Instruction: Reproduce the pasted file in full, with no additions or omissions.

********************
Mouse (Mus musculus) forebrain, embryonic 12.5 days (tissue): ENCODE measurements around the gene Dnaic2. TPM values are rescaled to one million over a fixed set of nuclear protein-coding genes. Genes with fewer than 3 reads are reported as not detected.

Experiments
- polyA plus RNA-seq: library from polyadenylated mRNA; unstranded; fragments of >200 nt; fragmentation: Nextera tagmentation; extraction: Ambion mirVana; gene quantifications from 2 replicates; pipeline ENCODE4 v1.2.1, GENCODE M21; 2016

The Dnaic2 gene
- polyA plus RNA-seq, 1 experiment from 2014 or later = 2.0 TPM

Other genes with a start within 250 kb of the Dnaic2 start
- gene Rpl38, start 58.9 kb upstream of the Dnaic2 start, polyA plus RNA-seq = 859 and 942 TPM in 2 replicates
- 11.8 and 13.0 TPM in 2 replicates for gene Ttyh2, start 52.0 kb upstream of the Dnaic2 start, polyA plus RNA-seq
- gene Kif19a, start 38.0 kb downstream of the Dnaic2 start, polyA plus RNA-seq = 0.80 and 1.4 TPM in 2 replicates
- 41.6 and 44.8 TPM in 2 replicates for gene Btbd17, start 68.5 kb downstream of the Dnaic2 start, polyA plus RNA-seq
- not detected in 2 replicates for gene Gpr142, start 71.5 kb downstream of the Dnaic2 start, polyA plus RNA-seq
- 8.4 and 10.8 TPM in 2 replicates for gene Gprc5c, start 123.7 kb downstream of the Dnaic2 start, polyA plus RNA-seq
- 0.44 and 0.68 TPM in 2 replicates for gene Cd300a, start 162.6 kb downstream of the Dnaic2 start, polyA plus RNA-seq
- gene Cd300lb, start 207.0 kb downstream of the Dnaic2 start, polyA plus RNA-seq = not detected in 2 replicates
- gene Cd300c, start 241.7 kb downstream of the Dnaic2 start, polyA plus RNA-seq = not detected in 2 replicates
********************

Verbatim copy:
Mouse (Mus musculus) forebrain, embryonic 12.5 days (tissue): ENCODE measurements around the gene Dnaic2. TPM values are rescaled to one million over a fixed set of nuclear protein-coding genes. Genes with fewer than 3 reads are reported as not detected.

Experiments
- polyA plus RNA-seq: library from polyadenylated mRNA; unstranded; fragments of >200 nt; fragmentation: Nextera tagmentation; extraction: Ambion mirVana; gene quantifications from 2 replicates; pipeline ENCODE4 v1.2.1, GENCODE M21; 2016

The Dnaic2 gene
- polyA plus RNA-seq, 1 experiment from 2014 or later = 2.0 TPM

Other genes with a start within 250 kb of the Dnaic2 start
- gene Rpl38, start 58.9 kb upstream of the Dnaic2 start, polyA plus RNA-seq = 859 and 942 TPM in 2 replicates
- 11.8 and 13.0 TPM in 2 replicates for gene Ttyh2, start 52.0 kb upstream of the Dnaic2 start, polyA plus RNA-seq
- gene Kif19a, start 38.0 kb downstream of the Dnaic2 start, polyA plus RNA-seq = 0.80 and 1.4 TPM in 2 replicates
- 41.6 and 44.8 TPM in 2 replicates for gene Btbd17, start 68.5 kb downstream of the Dnaic2 start, polyA plus RNA-seq
- not detected in 2 replicates for gene Gpr142, start 71.5 kb downstream of the Dnaic2 start, polyA plus RNA-seq
- 8.4 and 10.8 TPM in 2 replicates for gene Gprc5c, start 123.7 kb downstream of the Dnaic2 start, polyA plus RNA-seq
- 0.44 and 0.68 TPM in 2 replicates for gene Cd300a, start 162.6 kb downstream of the Dnaic2 start, polyA plus RNA-seq
- gene Cd300lb, start 207.0 kb downstream of the Dnaic2 start, polyA plus RNA-seq = not detected in 2 replicates
- gene Cd300c, start 241.7 kb downstream of the Dnaic2 start, polyA plus RNA-seq = not detected in 2 replicates